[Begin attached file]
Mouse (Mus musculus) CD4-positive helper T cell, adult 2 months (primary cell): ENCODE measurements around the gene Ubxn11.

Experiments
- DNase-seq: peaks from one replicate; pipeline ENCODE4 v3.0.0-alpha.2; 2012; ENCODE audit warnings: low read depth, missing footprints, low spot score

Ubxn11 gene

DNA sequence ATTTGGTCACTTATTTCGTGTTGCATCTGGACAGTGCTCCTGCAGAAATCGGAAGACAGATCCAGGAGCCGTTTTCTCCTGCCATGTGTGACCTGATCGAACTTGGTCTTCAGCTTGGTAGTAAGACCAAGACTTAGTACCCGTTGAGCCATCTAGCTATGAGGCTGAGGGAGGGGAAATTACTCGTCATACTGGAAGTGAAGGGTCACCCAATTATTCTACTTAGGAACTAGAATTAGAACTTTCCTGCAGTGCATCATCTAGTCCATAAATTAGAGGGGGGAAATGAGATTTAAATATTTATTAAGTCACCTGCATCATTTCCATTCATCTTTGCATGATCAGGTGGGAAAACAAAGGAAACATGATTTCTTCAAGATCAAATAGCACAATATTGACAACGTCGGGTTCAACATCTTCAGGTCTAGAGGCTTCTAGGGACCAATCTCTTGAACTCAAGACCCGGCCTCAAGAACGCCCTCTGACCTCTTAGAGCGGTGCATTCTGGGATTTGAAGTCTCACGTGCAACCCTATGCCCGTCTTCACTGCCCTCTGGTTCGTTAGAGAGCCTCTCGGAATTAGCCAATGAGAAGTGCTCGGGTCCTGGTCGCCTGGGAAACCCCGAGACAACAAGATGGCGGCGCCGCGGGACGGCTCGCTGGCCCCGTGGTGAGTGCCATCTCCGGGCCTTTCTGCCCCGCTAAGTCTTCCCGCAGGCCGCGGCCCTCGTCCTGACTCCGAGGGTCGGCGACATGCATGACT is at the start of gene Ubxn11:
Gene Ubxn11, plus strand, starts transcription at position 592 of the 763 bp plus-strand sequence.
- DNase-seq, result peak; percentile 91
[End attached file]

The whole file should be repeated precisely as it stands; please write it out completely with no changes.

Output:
Mouse (Mus musculus) CD4-positive helper T cell, adult 2 months (primary cell): ENCODE measurements around the gene Ubxn11.

Experiments
- DNase-seq: peaks from one replicate; pipeline ENCODE4 v3.0.0-alpha.2; 2012; ENCODE audit warnings: low read depth, missing footprints, low spot score

Ubxn11 gene

DNA sequence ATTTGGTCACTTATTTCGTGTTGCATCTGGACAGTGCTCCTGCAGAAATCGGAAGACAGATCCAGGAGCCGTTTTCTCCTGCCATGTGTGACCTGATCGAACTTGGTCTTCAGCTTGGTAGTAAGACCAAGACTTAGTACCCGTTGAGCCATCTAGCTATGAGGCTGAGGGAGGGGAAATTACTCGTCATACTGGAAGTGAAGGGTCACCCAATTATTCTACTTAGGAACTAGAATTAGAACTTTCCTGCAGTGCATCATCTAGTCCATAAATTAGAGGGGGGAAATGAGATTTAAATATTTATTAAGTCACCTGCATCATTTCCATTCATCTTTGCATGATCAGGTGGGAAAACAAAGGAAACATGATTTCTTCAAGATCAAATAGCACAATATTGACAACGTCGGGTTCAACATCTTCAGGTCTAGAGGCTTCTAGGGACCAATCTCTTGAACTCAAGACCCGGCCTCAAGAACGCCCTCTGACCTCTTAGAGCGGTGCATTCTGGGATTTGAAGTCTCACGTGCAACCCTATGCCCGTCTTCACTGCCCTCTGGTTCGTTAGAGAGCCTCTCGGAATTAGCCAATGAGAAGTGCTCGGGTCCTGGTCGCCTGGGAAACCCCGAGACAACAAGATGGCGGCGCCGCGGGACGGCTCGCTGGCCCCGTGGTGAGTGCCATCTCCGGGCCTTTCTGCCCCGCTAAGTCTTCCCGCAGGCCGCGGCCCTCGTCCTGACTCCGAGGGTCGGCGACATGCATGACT is at the start of gene Ubxn11:
Gene Ubxn11, plus strand, starts transcription at position 592 of the 763 bp plus-strand sequence.
- DNase-seq, result peak; percentile 91